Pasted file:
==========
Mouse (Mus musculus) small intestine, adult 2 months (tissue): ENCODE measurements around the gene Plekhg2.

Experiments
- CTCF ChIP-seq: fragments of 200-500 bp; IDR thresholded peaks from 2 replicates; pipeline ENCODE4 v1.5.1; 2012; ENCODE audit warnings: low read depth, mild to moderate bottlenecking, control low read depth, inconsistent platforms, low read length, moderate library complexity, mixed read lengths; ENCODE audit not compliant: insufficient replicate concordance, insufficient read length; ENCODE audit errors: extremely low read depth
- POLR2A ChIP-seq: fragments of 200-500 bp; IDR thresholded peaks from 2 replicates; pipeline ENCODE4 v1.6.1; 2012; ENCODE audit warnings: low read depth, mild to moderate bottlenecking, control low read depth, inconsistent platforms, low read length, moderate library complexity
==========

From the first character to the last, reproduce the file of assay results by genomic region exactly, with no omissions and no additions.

Mouse (Mus musculus) small intestine, adult 2 months (tissue): ENCODE measurements around the gene Plekhg2.

Experiments
- CTCF ChIP-seq: fragments of 200-500 bp; IDR thresholded peaks from 2 replicates; pipeline ENCODE4 v1.5.1; 2012; ENCODE audit warnings: low read depth, mild to moderate bottlenecking, control low read depth, inconsistent platforms, low read length, moderate library complexity, mixed read lengths; ENCODE audit not compliant: insufficient replicate concordance, insufficient read length; ENCODE audit errors: extremely low read depth
- POLR2A ChIP-seq: fragments of 200-500 bp; IDR thresholded peaks from 2 replicates; pipeline ENCODE4 v1.6.1; 2012; ENCODE audit warnings: low read depth, mild to moderate bottlenecking, control low read depth, inconsistent platforms, low read length, moderate library complexity